• A sergeant might ask, “What does it take to become a top enlisted like the master sergeant?”

36. Chief warrant officer

This term is used to refer to a chief warrant officer, which is a rank in the military. It is often used in a lighthearted or teasing manner.

  • For example, a fellow soldier might say, “Hey, cherry, can you grab me a coffee?”
  • In a military setting, someone might say, “The cherry over there just got promoted.”
  • A chief warrant officer might introduce themselves by saying, “I’m Chief Warrant Officer Johnson, but you can just call me cherry.”

37. Warrant officer

This term is used to refer to a warrant officer, which is a rank in the military. It is a shortened version of their official rank title.

  • For instance, a soldier might say, “I need to talk to Warrant about my leave request.”
  • In a military conversation, someone might ask, “Have you seen Warrant around?”
  • A warrant officer might sign an email with, “Regards, Warrant Officer Thompson.”

38. Staff sergeant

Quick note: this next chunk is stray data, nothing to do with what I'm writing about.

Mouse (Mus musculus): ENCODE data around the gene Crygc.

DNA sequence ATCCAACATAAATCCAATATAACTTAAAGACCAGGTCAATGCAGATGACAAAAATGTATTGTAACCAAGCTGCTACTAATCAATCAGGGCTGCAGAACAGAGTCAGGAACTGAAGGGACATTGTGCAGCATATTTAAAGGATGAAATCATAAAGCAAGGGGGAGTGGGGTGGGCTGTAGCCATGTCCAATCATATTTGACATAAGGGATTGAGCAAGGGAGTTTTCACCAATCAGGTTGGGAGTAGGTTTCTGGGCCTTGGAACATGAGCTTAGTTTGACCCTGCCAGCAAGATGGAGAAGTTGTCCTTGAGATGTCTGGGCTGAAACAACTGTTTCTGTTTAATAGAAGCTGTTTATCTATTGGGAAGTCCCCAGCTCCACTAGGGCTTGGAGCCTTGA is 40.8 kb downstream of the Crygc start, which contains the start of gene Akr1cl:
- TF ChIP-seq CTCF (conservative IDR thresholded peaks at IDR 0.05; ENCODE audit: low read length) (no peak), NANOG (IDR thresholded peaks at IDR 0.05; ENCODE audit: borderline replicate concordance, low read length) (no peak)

This term is used to refer to a staff sergeant, which is a rank in the military. It is a shortened version of their official rank title.

  • For example, a soldier might say, “Staff wants everyone in formation in 10 minutes.”
  • In a military conversation, someone might ask, “Did you hear what Staff said about the mission?”
  • A staff sergeant might introduce themselves by saying, “I’m Staff Sergeant Davis, nice to meet you.”

39. Technical sergeant

This term is used to refer to a technical sergeant, which is a rank in the military. It is a shortened version of their official rank title.

  • For instance, a soldier might say, “Tech is in charge of maintenance for our unit.”
  • In a military conversation, someone might ask, “Did you see what Tech did to fix that equipment?”
  • A technical sergeant might introduce themselves by saying, “I’m Technical Sergeant Parker, but you can call me Tech.”

40. Senior airman

This term is used to refer to a senior airman, which is a rank in the Air Force. It is a shortened version of their official rank title.

  • For example, a fellow airman might say, “Senior, can you help me with this task?”
  • In an Air Force conversation, someone might ask, “Did you hear what Senior said during the meeting?”
  • A senior airman might introduce themselves by saying, “I’m Senior Airman Johnson, nice to meet you.”

41. Airman first class

This is a rank in the United States Air Force that is above Airman and below Senior Airman. It is typically abbreviated as “A1C”.